31 October 2011

Researchers Look into Lung Regeneration

Researchers at Weill Cornell Medical College are looking into the possibility that humans can be able to regenerate their own lungs.

In the journal Cell, the scientists have reported that they uncovered the biochemical signals in mice that trigger generation of new lung cells. The cells called, alveoli, are the tiny, grape-like sacs within the lung where oxygen exchange takes place. The biochemical signal have been specifically pinpointed to originate from the endothelial cells that are found lining the interior of blood vessels in the lung.

Mice have been long been known to regenerate and expand the capacity of its lung when needed, the researchers have identified the biological signal that activates this and hopes that this can help in duplicating this process with humans.

Dr. Shahin Rafii is the Arthur B. Belfer Professor of Genetic Medicine and co-director of the Ansary Stem Cell Institute at Weill Cornell Medical College. He says, "Several adult human organs have the potential upon injury to regenerate to a degree, and while we can readily monitor the pathways involved in the regeneration of liver and bone marrow, it is much more cumbersome to study the regeneration of other adult organs, such as the lung and heart..."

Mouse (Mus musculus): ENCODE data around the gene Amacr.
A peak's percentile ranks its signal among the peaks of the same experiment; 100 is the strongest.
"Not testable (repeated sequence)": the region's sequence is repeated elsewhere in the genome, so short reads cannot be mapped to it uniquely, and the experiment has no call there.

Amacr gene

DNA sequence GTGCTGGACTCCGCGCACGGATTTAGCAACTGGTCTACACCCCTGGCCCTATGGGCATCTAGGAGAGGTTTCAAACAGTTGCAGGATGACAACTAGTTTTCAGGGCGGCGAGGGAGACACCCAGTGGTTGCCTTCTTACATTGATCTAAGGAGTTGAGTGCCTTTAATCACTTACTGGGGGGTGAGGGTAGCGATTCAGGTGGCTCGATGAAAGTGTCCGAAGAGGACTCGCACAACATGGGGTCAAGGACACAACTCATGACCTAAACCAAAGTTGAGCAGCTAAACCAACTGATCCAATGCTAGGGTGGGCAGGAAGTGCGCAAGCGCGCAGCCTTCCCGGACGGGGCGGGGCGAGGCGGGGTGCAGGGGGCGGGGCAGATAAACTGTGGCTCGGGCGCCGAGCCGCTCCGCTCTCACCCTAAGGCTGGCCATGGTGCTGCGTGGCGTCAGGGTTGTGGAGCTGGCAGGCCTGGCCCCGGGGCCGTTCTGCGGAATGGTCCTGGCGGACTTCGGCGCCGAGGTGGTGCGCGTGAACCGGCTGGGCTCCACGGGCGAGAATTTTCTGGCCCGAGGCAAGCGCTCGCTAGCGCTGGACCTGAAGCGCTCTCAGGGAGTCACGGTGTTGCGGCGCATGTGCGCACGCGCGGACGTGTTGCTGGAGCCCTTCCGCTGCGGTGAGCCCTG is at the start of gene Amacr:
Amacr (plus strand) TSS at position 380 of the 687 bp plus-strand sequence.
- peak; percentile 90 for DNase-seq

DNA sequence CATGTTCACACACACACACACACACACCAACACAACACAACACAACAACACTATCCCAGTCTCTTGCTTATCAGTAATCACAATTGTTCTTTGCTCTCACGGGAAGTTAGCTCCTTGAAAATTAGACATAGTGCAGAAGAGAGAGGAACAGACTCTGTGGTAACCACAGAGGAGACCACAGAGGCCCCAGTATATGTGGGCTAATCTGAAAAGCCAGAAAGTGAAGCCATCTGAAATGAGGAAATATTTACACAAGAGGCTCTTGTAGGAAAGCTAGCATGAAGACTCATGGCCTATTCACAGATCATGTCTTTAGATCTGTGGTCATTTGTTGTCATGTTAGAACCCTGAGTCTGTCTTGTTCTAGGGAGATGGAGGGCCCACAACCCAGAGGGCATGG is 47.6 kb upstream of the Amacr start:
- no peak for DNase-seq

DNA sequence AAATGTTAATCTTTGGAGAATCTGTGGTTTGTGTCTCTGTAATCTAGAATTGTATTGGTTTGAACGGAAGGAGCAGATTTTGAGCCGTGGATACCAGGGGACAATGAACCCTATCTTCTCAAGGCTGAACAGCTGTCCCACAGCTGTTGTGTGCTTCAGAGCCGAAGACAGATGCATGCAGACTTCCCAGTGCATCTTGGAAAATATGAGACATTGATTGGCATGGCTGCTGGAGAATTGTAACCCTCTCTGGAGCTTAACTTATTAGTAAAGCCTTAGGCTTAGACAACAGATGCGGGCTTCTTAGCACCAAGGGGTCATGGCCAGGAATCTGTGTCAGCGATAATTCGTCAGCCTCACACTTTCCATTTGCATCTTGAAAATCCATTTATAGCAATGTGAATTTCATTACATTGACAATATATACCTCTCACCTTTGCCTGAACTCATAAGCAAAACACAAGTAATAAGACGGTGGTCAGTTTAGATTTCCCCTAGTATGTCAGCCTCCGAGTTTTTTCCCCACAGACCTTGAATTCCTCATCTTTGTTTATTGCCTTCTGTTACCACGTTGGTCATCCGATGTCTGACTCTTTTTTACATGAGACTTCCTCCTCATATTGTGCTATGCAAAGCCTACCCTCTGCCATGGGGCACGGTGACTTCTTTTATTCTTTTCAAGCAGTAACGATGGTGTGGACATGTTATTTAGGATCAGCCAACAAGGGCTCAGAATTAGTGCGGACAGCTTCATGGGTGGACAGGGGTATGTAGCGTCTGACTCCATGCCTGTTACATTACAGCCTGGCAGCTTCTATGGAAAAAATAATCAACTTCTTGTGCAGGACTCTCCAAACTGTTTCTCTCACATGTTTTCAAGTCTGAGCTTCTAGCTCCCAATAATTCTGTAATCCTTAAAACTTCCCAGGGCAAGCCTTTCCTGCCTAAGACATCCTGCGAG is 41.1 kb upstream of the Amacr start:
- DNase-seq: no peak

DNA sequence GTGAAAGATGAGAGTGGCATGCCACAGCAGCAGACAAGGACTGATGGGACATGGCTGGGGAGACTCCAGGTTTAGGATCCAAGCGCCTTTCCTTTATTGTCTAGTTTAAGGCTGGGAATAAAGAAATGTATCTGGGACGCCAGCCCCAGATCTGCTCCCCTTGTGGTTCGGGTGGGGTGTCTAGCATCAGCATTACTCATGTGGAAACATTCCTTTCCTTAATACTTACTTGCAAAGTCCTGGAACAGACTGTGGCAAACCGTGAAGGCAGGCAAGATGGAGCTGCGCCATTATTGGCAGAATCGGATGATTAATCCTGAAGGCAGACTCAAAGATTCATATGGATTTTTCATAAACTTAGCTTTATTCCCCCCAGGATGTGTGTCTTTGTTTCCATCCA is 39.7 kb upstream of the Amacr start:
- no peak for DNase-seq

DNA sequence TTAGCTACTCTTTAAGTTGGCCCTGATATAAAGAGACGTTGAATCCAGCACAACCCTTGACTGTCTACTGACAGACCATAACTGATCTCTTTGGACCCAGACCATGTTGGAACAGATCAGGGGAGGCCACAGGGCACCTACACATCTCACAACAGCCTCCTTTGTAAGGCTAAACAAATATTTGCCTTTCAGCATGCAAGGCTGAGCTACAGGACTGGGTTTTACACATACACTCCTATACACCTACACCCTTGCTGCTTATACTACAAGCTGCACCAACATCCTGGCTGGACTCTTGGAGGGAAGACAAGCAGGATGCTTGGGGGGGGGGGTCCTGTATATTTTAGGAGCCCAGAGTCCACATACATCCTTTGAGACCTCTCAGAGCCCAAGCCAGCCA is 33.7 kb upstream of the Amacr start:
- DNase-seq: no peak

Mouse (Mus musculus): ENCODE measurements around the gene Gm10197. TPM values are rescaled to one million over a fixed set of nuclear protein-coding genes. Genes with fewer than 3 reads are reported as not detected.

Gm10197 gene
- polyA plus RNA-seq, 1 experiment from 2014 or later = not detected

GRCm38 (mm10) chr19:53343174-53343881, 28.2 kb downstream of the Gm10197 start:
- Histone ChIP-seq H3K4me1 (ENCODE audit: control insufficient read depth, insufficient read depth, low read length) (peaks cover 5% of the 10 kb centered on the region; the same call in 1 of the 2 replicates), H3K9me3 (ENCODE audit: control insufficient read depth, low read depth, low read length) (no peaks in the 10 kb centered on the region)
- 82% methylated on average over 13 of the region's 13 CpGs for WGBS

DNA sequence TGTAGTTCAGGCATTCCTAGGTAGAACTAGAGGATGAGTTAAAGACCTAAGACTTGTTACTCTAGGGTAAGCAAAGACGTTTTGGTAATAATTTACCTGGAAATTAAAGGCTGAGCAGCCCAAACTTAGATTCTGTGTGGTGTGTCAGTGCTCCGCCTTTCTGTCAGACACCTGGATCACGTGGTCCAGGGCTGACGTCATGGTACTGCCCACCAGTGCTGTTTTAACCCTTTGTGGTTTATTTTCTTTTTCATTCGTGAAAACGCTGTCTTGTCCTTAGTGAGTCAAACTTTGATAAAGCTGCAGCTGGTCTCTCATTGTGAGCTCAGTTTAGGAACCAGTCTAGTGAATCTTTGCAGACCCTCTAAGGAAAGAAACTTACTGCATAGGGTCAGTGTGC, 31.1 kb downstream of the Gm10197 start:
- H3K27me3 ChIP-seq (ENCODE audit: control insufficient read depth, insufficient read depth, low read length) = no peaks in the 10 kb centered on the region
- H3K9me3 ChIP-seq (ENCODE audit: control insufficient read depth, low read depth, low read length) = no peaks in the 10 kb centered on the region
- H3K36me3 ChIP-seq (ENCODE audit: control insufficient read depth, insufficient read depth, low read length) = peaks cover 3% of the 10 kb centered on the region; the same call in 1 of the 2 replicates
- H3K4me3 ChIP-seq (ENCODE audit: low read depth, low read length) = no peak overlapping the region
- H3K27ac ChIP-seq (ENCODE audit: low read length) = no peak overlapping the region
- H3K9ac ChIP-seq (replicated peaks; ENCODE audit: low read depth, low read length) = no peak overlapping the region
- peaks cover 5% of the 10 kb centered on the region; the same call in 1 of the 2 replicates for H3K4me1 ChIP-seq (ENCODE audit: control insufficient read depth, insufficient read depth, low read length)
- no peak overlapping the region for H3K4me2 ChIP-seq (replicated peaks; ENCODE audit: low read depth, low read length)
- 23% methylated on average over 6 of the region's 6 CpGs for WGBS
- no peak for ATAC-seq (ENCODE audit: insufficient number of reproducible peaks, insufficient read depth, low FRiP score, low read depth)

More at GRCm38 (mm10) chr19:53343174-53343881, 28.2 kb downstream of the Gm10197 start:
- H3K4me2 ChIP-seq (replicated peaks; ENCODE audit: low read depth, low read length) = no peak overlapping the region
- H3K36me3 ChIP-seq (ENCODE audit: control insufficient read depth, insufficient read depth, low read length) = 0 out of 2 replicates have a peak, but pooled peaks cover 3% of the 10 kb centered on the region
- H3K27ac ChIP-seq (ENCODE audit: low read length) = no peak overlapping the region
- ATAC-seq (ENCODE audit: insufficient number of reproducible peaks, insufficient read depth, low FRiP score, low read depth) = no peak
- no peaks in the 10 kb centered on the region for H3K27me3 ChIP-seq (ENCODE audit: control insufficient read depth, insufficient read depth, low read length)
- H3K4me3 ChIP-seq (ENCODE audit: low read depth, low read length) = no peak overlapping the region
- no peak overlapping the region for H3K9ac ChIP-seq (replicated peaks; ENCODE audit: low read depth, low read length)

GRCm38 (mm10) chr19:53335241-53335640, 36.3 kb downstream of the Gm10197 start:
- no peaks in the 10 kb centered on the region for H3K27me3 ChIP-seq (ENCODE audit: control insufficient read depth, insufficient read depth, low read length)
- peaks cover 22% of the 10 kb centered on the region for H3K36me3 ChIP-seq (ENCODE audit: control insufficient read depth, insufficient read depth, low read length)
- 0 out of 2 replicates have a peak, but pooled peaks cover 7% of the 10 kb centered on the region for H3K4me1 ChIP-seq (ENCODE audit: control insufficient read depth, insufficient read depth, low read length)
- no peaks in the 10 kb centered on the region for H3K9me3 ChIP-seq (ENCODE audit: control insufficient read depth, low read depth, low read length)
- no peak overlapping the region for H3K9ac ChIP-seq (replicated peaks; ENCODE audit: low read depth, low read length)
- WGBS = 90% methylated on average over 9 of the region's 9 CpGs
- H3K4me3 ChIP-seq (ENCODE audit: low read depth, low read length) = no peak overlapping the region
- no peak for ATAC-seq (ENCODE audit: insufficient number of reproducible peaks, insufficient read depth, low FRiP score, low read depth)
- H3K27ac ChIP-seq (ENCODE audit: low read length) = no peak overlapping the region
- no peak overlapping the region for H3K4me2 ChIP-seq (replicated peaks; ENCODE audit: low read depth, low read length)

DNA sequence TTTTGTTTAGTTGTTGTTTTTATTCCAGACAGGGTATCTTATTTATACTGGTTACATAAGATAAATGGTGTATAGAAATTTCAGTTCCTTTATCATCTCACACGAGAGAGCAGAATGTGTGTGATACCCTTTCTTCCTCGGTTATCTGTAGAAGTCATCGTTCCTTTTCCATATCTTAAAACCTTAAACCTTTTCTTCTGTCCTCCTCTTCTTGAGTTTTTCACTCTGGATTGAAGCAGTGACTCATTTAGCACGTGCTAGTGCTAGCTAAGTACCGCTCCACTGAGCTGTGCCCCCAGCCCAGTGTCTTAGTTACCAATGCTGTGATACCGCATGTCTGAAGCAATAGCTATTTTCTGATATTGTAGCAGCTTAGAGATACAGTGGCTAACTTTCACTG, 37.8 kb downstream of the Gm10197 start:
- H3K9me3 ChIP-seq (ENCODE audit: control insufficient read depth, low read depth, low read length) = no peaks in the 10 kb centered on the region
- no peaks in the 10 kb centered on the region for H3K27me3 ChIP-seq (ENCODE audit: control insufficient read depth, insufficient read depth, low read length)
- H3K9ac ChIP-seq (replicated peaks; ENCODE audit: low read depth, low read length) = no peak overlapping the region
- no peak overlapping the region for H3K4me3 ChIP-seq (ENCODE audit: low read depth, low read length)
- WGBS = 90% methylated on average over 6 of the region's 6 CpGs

Video: How biochemical signals are transmitted to a cell in the human body

Dr. Rafi adds, "It is speculated, but not proven, that humans have the potential to regenerate their lung alveoli until they can't anymore, due to smoking, cancer, or other extensive chronic damage. Our hope is to take these findings into the clinic and see if we can induce lung regeneration in patients who need it, such as those with chronic obstructive pulmonary disease (COPD)."

Independent of this, scientists have also managed to grow alveoli cells from stem cells. Although still in the experimental stage, studies into lung regeneration can lead to other things. Stem cells are cells that can be made into other types of cells.

We may be looking at a world where injuries can be treated by regenerating the affected organ.

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